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Click here to see this online
 
 
 
 
 
ACDIS Newsletter February 03, 2020
 
 
 
Welcome!
 
 

Welcome to the ACDIS newsletter!  In this newsletter  you will learn about the Spring 2020 Certificate in Global Security Courses,  Security Related Events, Employment Opportunities, Internship - Scholarship - Fellowship Opportunities, Travel Grants, Graduate Student Workshops, Summer Research Laboratory, Collarborative Research Funding,  The George A. Miller Program Opportunites, and how to Give to ACDIS. 

 
 
 
 
ACDIS Certificate in Global Security 2020 Spring Course List
 
 
 
 
 
 
 
Events
 
 
 
 
 
ACDIS Security Studies Group: SSG Event
 
 
 
(Photo: Heaven Lake on Mount Paektu, North Korea)
 

After Six Trips, Ray Cunningham Still Never Tires Of Visiting North Korea

Ray Cunningham is the mayor of Homer, Illinois and a photographer who has secretly smuggled out thousands of photographs from inside North Korea! Join us as he talks about his experiences and shares some of the photographs he captured from his numerous trips to one of the most secret places on Earth.

  • Wednesday, February 5th, 2020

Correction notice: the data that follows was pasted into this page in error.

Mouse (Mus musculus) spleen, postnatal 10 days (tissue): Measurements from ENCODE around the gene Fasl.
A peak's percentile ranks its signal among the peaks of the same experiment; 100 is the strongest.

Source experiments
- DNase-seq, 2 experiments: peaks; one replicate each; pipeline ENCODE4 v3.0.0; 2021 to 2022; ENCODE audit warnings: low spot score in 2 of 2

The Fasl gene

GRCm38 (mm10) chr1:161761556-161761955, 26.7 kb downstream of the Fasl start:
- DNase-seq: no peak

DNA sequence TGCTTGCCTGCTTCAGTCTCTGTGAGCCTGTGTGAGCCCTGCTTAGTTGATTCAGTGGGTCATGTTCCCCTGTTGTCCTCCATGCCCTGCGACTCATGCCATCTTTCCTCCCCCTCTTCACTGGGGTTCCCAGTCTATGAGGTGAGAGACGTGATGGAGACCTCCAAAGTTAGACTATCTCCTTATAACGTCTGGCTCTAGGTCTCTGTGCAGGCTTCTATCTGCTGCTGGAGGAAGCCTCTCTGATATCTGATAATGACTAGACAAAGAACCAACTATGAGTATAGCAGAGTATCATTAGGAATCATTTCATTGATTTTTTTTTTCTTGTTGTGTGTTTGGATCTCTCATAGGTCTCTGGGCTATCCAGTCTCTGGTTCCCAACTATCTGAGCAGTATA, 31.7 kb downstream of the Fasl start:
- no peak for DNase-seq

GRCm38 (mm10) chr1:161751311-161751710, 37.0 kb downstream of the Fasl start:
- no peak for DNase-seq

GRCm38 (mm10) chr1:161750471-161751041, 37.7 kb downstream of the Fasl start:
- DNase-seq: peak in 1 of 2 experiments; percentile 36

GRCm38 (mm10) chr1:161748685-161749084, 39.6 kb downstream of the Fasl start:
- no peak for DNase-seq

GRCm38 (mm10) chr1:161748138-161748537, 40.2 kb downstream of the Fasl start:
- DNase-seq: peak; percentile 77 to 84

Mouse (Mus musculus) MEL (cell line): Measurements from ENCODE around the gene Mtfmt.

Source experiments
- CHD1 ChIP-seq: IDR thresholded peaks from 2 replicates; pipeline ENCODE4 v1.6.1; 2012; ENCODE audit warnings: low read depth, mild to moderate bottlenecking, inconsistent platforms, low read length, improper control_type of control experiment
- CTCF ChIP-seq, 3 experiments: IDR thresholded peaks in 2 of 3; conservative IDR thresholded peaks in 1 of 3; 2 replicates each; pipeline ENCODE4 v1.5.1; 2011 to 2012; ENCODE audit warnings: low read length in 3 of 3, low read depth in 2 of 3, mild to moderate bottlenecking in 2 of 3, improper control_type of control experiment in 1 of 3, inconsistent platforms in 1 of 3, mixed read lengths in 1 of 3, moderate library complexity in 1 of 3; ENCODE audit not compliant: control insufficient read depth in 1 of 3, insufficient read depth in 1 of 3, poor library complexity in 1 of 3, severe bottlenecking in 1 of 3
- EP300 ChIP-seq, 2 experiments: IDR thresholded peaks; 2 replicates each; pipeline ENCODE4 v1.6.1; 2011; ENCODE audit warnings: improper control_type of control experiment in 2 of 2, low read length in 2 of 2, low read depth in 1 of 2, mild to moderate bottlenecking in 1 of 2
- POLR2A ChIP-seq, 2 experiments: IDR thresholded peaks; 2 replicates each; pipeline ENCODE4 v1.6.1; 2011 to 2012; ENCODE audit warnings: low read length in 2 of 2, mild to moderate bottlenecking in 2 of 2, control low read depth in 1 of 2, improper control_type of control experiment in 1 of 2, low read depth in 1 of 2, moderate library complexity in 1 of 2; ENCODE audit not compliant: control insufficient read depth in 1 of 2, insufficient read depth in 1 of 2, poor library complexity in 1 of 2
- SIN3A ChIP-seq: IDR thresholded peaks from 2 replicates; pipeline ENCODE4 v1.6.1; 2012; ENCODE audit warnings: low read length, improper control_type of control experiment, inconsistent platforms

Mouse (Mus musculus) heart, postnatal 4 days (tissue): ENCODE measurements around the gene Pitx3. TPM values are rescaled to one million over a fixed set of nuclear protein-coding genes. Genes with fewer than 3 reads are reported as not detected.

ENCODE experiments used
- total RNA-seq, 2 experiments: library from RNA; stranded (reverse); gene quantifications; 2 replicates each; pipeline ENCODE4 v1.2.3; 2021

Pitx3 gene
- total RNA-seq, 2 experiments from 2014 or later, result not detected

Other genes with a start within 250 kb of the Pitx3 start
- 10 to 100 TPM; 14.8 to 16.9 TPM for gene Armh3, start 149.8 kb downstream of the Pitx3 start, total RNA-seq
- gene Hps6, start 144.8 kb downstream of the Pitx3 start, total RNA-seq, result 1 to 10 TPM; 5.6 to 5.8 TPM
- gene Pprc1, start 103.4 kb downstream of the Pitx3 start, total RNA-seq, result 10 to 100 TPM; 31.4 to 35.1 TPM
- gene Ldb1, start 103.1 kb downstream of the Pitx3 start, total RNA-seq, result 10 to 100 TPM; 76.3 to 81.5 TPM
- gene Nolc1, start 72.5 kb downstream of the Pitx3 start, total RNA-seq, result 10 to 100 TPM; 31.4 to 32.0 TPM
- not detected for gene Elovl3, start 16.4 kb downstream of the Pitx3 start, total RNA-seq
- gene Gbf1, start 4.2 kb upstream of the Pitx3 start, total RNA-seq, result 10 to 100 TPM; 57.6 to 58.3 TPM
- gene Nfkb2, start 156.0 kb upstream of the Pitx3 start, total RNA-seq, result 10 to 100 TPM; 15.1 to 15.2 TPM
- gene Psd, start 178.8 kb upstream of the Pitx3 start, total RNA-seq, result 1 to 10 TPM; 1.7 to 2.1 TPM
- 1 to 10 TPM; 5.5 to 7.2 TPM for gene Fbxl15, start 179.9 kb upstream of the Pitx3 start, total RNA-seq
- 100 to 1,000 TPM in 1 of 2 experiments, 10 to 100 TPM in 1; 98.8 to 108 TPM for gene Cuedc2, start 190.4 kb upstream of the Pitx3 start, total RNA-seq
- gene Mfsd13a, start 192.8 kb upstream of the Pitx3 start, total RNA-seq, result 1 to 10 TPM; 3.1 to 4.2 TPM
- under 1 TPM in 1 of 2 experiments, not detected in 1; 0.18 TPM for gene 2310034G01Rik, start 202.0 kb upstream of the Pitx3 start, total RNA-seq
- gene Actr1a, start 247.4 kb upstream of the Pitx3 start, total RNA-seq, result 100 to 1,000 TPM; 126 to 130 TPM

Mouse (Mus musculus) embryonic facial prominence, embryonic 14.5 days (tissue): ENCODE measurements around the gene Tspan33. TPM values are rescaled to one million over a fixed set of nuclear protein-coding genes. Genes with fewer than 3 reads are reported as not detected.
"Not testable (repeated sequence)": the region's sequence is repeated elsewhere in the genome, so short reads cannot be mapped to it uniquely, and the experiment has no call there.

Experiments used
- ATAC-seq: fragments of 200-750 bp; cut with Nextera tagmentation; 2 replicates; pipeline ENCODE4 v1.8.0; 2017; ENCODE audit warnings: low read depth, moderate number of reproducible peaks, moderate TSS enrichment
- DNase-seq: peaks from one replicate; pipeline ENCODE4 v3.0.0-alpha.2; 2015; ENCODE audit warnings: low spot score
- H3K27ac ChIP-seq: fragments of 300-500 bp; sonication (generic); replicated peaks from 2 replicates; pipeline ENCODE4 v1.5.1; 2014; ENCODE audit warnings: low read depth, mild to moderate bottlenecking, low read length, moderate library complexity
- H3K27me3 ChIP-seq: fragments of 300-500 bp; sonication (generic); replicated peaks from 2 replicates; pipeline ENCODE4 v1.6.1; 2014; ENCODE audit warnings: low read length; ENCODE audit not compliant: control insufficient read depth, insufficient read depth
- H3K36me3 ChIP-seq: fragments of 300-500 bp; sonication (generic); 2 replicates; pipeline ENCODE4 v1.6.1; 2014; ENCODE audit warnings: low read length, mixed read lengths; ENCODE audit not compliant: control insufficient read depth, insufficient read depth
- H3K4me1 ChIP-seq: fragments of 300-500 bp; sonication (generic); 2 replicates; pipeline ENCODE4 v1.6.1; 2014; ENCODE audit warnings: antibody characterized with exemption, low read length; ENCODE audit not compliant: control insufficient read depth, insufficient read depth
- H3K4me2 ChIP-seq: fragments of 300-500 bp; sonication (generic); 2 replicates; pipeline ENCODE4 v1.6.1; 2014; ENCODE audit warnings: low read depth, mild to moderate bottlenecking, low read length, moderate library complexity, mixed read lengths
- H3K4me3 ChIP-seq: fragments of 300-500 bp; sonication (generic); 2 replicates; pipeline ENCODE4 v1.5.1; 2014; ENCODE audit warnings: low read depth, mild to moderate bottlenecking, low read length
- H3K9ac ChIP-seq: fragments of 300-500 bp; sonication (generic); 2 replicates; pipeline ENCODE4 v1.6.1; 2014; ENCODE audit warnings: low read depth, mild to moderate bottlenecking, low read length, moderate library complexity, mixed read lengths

• Ray Cunningham
  • 6:00 PM 
  • Armory, Room 345
  • 505 E. Armory AVE., Champaign
  • Hosted by: ACDIS Security Studies Group
 
 
Reoccurring Event
 
 
 
 
 

KAM Exhibition | Hot Spots: Radioactivity and the Landscape

Hot Spots brings together international contemporary artists and art collectives who examine the environmental impact of the production, use, and disposal of radioactive materials by military and commercial industries. The exhibition scrutinizes the nuclear industry, including its everyday functions and long-term impact, with an emphasis on issues surrounding radioactive waste. Artists examine this expansive subject through themes that include rendering the invisible visible, art as a tool of information disclosure and disruption, and developing the complex language necessary to communicate thousands of years into the future...   

  • Tuesday, February 4th, 2020
  • Co-curated at KAM by Lilah Leopold, graduate curatorial intern, and Amy L. Powell, Curator of Modern and Contemporary Art
  • All Day
  • Krannert Art Museum, West, Light Court, Contemporary Galleries
  • 500 E Peabody Dr, Champaign
  • Hosted by: Krannert Art Museum
 
 
Monday
 
 
 
 
 
 

Refugee Passage: The Spectacle of Magnanimity and the Politics of Nepali-Bhutanese Arrival in the United States

In late 2015, the US Embassy in Nepal circulated a press release titled “United States Resettles 100,000th Bhutanese Refugee from Nepal,” celebrating the occasion in a ceremony attended by representatives of the UNHCR, IOM, and the US Ambassador to Nepal. Touting the Nepali-Bhutanese example as “the most successful program of its kind,” festive events like this struck a self-congratulatory tone that emphasized how increasing resettlement numbers of Nepali-Bhutanese refugees had become routine towards the tail end of the resettlement process that began in 2007...